Beijing street food: the obscure and the sublime

Despite being one of the most profound economic heavyweights in the twenty-first century, China is often overlooked as a destination for the average holidaymaker. Perhaps considered a cultural antithesis to the West, the state of China is black-listed as a realm of mysteries.

Beijing 2008 Summer Olympics Opening Ceremony Fireworks

The People’s Republic may be limited by censorship itself, but that is no reason to censor China from your  travel considerations. The Beijing Olympics spotlighted the global significance that China has to offer by theming its opening ceremony in accordance with China’s “Four Great Inventions” –  paper, printing, gunpowder and the compass. These discoveries have had enormous impact on the globe and it is with a lens of enlightenment that we must engage with the apparent oddities of China.

A shocked reaction to China’s street foods is commonplace but now is the time to embrace what is “other” and listen to the universal language that permeates nation and history: the taste bud.

Don’t play it safe but delve into the delicacies; isn’t that what “Confucius says”? Chinese cuisine is not just greasy takeaways and chicken feet but is as vibrant and diverse as the country itself. If you are smelling stale cooking oil and dense door-stopper spring rolls, you are not eating Chinese. Discard any trepidations or preconceptions of Chinese Food and keep an open mind during your holiday; the City may be “Forbidden”, but the food certainly isn’t.


Street Food – 街头食品

Street vendors of snack foods are becoming rarer as local governments try to reduce street congestion, an ailment that seems to be inescapable whichever region of the World you are visiting. To compensate, numerous small restaurants and shops throughout many of the major cities are providing these delicacies with the benefit of an enclosed location.


Wangfujing – 王府井

Wangfujing is a street in Beijing that is notable for its continuing purveyance of the more unusual street foods on the cobbles of a busy pedestrian passing. Wangfujing is a shopping street located in the Dongcheng District in Beijing and translates to English as “Prince’s mansion well”. Its etymology is rather a romantic one; wang fu (Prince’s mansion) refers to the ten aristocratic estates built there during the Ting Dynasty, and jing (well) refers to the well of sweet water that was discovered soon after in 1417.


Wangfujing exploits Westerners’ expectations of the “wacky and wonderful” and in a way becomes a self-fulfilling prophecy, providing more unusual food that is not a true reflection of local Beijing cuisine but meets the holidaymakers demand. Precisely because the produce is directed towards tourists, be prepared to haggle during your trip as the prices may not be as modest as the signs would indicate.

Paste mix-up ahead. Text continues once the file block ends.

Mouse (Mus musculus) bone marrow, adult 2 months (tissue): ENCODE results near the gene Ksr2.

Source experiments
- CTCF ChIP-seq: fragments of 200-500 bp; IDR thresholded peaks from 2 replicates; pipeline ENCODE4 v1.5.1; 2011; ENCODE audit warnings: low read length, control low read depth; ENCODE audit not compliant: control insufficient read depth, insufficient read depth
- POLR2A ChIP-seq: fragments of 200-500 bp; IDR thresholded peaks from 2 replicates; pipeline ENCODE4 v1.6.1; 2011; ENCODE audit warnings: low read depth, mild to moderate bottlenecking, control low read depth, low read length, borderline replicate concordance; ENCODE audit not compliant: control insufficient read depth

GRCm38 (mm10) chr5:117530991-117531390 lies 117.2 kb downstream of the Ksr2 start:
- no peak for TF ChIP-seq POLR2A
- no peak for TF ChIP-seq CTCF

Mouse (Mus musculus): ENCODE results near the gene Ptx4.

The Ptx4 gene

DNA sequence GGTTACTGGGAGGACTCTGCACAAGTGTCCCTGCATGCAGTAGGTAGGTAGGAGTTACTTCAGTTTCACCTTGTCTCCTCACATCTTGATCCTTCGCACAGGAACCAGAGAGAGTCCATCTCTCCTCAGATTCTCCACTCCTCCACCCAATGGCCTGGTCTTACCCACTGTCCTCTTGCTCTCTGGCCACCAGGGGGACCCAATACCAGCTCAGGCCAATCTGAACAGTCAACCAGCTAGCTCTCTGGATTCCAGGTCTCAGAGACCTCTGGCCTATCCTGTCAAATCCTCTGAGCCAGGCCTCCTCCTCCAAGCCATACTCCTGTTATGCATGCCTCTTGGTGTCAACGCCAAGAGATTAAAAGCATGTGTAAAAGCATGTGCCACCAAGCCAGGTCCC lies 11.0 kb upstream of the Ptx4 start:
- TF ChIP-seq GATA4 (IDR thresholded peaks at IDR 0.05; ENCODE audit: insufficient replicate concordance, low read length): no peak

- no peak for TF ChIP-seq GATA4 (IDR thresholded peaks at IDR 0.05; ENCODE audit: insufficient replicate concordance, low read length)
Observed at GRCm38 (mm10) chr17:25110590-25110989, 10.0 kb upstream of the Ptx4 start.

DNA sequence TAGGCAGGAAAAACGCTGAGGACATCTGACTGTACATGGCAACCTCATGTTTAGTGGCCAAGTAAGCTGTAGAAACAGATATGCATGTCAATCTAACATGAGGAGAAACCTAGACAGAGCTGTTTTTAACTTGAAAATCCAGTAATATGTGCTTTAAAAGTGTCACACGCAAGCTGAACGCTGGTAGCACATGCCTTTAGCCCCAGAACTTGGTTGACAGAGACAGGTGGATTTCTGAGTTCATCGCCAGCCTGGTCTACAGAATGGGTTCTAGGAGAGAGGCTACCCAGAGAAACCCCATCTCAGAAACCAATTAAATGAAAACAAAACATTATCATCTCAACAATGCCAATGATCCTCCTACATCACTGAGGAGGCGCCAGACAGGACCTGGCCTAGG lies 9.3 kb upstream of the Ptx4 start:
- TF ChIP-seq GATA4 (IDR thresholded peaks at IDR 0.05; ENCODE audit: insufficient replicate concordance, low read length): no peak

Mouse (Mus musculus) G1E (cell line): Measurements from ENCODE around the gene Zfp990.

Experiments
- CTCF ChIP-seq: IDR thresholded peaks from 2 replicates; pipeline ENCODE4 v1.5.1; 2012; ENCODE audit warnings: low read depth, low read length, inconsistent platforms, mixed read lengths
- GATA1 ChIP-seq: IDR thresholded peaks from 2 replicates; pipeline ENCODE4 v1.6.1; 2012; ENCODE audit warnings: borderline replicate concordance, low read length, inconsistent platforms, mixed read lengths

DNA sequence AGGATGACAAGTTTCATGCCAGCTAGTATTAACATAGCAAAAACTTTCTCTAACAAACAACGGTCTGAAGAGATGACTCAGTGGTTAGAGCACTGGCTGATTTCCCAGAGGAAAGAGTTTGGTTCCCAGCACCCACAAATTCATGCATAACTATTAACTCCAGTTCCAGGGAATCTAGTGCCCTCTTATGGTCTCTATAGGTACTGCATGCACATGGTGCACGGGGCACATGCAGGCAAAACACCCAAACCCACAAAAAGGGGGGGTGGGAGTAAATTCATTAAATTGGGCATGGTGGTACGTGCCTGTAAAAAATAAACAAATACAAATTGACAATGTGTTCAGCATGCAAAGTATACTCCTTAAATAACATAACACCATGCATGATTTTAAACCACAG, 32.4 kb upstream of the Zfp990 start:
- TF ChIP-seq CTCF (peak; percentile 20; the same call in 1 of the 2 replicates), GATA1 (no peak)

Chuanr – 串儿

Commonplace in Wangfujing are chuanr, or simply meat and insects impaled on sticks. In Wangfujing, you’re likely to find the more daring of varieties, for instance, one of the most striking is the hippocampi. Hippocampi is a skewered fried seahorse chuanr and is probably the most expensive of the street foods found in Wangfujing. A rare sight to behold in the ocean, the image of a series of seahorses impaled and implanted along the sides of vendors’ carts is otherworldly and one laced with a melancholy beauty.

Seahorses on Sticks

However, this contemplation is immediately dismissed upon tasting the delicacy. Hippocampi may take an adventurous character to try, but it does reward you with a very pleasant flavour. The fried seahorse tastes mildly of spiced pork rinds; they are nutty and meaty, but fishy and ever so slightly bitter.

Other Wangfujing chuanr include skewered centipedes, locusts and silk work pupae. Although I haven’t personally tasted these particular delicacies, my experience with China has led me to believe that what appears to be debatable is often delectable.


Uyghur Food – 维吾尔菜

Chuanr is a derivative of Uyghur cuisine, which encompasses a whole lot more than just meat on sticks and even so, is more likely to include a tantalising medley of mutton, camel or chicken than insects and sea life.

Other predominant flavours of Uyghur cuisine are raisins and nuts, a variety of local spices, aubergine, honey and yoghurt. This is because the Uyghur People are a Turkish ethnic group  living predominantly in the Xinjiang Uyghur Autonomous Region in the north-west of China and their cuisine is Halal, albeit one that has diffused throughout the whole of China.